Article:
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The Golden Ratio

An overview of its properties, appearances and applications

Based on the number 1.618, Phi, and also known as
the Divine Proportion, Golden Proportion, Golden Mean and Golden Section


“Geometry has two great treasures: one is the Theorem of Pythagoras; the other, the division of a line into extreme and mean ratio. The first we may compare to a measure of gold; the second we may name a precious jewel.”  Johannes Kepler, 1571-1630


Golden ratio in Nautilus shellGolden ratio in body of an antGolden ratio in human faceGolden ratio in the Mona Lisa

Golden ratio in violin designGolden ratio in the Taj MahalGolden ratio in Toyota logo design

What makes a single number so interesting that ancient Greeks, Renaissance artists, a 17th century astronomer and a 21st century novelist all would write about it?  This “golden” number, 1.61803399, represented by the Greek letter Phi, is known as the Golden Ratio, Golden Proportion, Golden Mean, Golden Section and Divine Proportion.  It was written about by Euclid in “Elements” around 300 B.C., by Luca Pacioli, a contemporary of Leonardo Da Vinci, in “De Divina Proportione” in 1509, by Johannes Kepler around 1600 and by Dan Brown in 2003 in his best selling novel, “The Da Vinci Code.” With the movie release of the “The Da Vinci Code”, the quest to know Phi was brought even more into the mainstream of pop culture. The allure of “The Da Vinci Code” was that it creatively integrated fiction with both fact and myth from art, history, theology and mathematics, leaving the reader never really knowing what was truth and what was not. This site studies this golden number Phi, and its mathematical cousin, the Fibonacci Series, both of which have roles in the plot of this murder mystery, and distinguishes between the myth and the math.

Mathematics of the Golden Ratio

This Golden Ratio truly is unique in its mathematical properties and pervasive in its appearance throughout nature. The “mathematically challenged” may be more interested in the appearances of Phi in nature, its application to art, architecture and design, and its potential for insights into the spiritual realm, but let’s begin with the purest of facts about Phi, which are found in mathematics.

Most everyone learned about the number Pi in school, but relatively few curriculums included Phi, perhaps for the very reason that grasping all its manifestations often takes one beyond the academic into the realm of the spiritual just by the simple fact that Phi unveils a constant of design that applies to so many aspects of life. Both Pi and Phi are irrational numbers with an infinite number of digits after the decimal point, as indicated by “…”, the ellipsis.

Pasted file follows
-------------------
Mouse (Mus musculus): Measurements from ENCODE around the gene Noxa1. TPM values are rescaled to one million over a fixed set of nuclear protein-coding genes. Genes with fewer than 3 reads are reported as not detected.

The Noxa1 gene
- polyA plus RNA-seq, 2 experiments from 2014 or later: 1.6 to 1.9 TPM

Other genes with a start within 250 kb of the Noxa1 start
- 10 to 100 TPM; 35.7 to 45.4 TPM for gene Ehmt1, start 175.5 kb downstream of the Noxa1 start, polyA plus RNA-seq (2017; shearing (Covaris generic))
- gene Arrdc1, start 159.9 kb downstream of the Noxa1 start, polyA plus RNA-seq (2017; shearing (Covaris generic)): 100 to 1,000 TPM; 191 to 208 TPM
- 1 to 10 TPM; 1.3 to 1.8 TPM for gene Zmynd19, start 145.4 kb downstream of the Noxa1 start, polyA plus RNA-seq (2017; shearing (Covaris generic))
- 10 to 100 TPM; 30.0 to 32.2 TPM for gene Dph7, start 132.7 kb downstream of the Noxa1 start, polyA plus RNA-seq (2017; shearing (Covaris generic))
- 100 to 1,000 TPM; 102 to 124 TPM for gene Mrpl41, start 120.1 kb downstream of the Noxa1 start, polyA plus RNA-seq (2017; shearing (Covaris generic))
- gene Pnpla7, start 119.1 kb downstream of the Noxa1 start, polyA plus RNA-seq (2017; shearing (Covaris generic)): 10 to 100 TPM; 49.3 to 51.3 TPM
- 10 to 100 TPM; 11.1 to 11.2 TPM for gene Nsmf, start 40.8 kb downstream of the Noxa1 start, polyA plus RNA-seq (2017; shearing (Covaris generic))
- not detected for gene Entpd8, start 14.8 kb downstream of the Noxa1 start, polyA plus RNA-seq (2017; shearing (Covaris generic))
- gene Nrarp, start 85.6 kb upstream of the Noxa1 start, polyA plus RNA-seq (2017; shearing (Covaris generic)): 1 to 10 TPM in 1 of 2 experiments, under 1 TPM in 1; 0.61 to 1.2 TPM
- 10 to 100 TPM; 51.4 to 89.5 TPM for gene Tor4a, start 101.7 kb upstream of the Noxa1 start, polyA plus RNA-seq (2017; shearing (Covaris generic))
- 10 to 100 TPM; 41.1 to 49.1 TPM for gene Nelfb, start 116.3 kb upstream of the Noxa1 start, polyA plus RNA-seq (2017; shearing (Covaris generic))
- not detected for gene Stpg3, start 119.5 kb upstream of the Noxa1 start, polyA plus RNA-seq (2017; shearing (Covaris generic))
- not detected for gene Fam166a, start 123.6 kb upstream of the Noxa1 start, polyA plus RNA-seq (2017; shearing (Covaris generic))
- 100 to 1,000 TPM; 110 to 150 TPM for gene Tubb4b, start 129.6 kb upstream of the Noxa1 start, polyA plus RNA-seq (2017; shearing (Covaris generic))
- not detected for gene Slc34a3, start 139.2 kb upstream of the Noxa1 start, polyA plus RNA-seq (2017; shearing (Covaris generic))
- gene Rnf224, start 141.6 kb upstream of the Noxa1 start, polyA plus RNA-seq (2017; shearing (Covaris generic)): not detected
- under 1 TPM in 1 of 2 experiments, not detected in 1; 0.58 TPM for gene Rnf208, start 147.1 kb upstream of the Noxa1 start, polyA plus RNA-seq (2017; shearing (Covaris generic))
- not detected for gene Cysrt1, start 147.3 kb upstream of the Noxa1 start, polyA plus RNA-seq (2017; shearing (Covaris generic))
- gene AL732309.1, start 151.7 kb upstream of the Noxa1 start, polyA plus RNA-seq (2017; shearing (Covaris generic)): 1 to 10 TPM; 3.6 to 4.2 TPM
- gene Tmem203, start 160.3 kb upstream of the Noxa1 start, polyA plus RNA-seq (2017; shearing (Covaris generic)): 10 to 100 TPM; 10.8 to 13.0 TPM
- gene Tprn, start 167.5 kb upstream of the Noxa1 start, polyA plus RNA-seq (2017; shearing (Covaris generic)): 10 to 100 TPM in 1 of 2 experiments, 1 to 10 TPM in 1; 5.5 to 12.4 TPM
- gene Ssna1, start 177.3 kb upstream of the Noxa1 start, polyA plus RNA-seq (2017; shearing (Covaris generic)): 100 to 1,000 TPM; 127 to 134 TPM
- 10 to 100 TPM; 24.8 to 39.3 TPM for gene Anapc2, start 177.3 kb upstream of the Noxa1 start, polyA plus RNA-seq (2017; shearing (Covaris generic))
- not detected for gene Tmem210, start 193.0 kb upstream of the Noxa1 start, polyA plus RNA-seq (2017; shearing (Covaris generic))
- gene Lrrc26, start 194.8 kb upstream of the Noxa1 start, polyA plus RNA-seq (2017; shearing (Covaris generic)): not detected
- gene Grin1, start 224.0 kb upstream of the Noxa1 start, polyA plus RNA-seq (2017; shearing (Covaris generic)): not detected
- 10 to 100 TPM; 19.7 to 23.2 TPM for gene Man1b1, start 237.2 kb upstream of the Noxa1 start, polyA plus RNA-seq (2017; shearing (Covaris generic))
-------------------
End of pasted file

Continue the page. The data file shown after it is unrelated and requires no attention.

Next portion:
Where Pi or p (3.14…) is the ratio of the circumference of a circle to its diameter, Phi or Φ (1.618 …) is the Golden Ratio that results when a line is divided in one very special and unique way. To illustrate, suppose you were asked to take a string and cut it.  There’s any number of places that you could cut it, and each place would result in different ratios for the length of the small piece to the large piece, and of the large piece to the entire string. There is one unique point, however, at which the ratio of the large piece to the small piece is exactly the same as the ratio of the whole string to the large piece, and at this point this Golden Ratio of both is 1.618 to 1, or Phi.

What makes this so much more than an interesting exercise in mathematics is that this proportion appears throughout creation and extensively in the human face and body. It’s found in the proportions of many other animals, in plants, in the solar system and even in the price and timing movements of stock markets and foreign currency exchange. Its appeal thus ranges from mathematicians to doctors to naturalists to artists to investors to mystics.

Part of the uniqueness of Phi is that it can be derived in many other ways than segmenting a line. Phi is the only number whose square is greater than itself by one, expressed mathematically as Φ² = Φ + 1 = 2.618. Phi is also the only number whose reciprocal is less than itself by one, expressed as 1/Φ = Φ - 1 = 0.618.  These can be stated as quadratic equations, the only positive solution of which is:

Phi, the Golden Ratio, expressed in its formula based on the square root of 5

Where 1.618 is represented in upper case as Phi or Φ, its near twin or reciprocal, 0.618, is often represented in lower case as phi or φ.  The Fibonacci Series, also a plot element in “The Da Vinci Code,” provides yet another way to derive Phi mathematically. The series is quite simple. Start with 0 and add 1 to get 1. Then repeat the process of adding each two numbers in the series to determine the next one: 0, 1, 1, 2, 3, 5, 8, 13, 21, 34, 55, 89, 144, 233, and so on. The relationship to the Golden Ratio or Phi is found by dividing each number by the one before it. The further you go in the series, the closer the result gets to Phi. For example, while 5/3 = 1.666 and 13/8 = 1.625, go further into the series and you’ll find that 233/144 = 1.61805, a very close approximation of Phi, which to ten decimal places is 1.6180339887.


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